12. Adaptation of the Pivotal-Differential Genome Pattern for the Induction of Intergenomic Chromosome Recombination in Hybrids of Synthetic Amphidiploids within Triticeae Tribe

    Directory of Open Access Journals (Sweden)

    Michal T. Kwiatek

    2017-07-01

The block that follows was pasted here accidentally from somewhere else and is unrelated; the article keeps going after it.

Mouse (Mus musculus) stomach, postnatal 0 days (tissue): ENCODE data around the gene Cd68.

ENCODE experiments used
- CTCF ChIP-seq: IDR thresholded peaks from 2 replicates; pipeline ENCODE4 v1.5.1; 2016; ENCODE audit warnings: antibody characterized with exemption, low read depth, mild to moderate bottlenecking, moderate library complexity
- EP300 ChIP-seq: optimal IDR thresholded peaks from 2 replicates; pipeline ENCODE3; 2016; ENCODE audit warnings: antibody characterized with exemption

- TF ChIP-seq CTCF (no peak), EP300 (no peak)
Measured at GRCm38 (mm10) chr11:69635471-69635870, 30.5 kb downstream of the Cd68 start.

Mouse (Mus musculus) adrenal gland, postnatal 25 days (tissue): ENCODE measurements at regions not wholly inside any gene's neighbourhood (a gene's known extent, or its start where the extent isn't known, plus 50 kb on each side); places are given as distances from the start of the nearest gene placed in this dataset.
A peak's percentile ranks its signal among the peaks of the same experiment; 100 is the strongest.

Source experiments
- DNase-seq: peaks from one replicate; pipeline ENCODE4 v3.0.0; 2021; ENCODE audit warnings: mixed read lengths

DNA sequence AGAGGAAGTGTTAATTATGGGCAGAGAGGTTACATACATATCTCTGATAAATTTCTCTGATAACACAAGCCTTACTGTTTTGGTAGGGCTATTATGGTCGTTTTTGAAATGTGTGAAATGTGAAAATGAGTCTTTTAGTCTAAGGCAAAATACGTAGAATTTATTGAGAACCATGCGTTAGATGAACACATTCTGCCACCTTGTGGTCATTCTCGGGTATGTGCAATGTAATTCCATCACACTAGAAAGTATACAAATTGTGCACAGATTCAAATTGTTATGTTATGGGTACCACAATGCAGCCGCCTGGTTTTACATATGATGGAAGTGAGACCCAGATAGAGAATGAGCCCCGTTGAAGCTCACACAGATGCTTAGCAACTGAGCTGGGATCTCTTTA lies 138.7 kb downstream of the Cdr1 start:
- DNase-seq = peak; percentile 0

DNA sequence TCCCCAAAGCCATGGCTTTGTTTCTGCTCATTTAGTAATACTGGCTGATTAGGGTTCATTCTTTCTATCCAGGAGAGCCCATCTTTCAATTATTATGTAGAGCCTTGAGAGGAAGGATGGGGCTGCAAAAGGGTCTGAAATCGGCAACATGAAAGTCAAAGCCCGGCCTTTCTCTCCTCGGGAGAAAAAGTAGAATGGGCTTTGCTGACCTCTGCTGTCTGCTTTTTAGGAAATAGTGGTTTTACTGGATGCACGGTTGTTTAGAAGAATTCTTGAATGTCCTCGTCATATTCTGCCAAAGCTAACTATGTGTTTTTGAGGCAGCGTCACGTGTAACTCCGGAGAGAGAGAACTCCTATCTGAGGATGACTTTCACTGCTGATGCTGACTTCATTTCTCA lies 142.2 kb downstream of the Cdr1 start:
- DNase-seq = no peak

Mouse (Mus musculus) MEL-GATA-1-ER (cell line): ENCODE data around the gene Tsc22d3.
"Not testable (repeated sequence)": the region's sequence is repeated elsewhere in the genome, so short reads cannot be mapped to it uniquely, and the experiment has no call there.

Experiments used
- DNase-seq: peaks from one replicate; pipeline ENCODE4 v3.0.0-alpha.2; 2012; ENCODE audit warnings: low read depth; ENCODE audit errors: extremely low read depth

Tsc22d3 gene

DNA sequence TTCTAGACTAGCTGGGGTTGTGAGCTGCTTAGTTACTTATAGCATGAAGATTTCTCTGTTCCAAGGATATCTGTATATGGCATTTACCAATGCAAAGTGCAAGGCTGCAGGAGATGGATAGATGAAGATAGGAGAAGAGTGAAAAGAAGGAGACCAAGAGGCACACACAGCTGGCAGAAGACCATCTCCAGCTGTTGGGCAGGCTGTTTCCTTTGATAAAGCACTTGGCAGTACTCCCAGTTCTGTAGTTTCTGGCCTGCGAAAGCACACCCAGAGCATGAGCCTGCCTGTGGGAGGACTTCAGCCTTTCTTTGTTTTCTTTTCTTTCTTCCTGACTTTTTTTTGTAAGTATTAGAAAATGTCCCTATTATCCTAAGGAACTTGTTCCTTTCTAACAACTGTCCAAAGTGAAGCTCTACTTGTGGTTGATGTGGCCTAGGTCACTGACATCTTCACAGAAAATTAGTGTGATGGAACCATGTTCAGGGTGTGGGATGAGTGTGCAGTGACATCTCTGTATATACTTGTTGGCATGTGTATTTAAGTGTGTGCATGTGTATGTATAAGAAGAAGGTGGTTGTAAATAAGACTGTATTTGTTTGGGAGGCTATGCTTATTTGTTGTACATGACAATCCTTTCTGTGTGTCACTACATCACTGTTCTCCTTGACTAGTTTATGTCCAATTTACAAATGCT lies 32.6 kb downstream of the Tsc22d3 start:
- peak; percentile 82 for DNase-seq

Full Text Available A pivotal-differential evolution pattern is when two allopolyploids share a common genome, which is called pivotal, and differ with respect to the other genome or genomes, called differential. This feature induces the intergenomic recombination between chromosomes of differential genomes, which can lead to speciation. Our study is a cytomolecular insight into this mechanism which was adapted for the induction of intergenomic chromosome recombination in hybrids of synthetic amphidiploids Aegilops biuncialis × S. cereale (UUMMRR and triticale (AABBRR where R-genome was pivotal. We observed chromosome recombination events which were induced by both: (1 random chromosome fragmentation and non-homologous chromosome end joining at mitosis of root meristem cells and (2 intergenomic chromosome associations at meiosis of pollen mother cells (PMCs of F1 hybrids. Reciprocal chromosome translocations were identified in six F1 plants and 15 plants of F2 generation using fluorescence in situ hybridization (FISH with DNA clones (pTa-86, pTa-k374, pTa-465, pTa-535, pTa-k566, and pTa-713. We observed signals of pTa-86, pTa-535, and pTa-k566 probes in several chromosome breakpoints. The comparison of the DNA clone sequences distinguished a number of common motifs, which can be considered as characteristics of chromosome breakpoint loci. Immunodetection of synaptonemal complex proteins and genomic in situ hybridization analysis at meiosis of PMCs of F1 hybrids showed, that the homologous pairing of pivotal R—genome chromosomes is crucial for the fertility of F1 hybrids, however, these chromosomes can be also involved in the intergeneric recombination.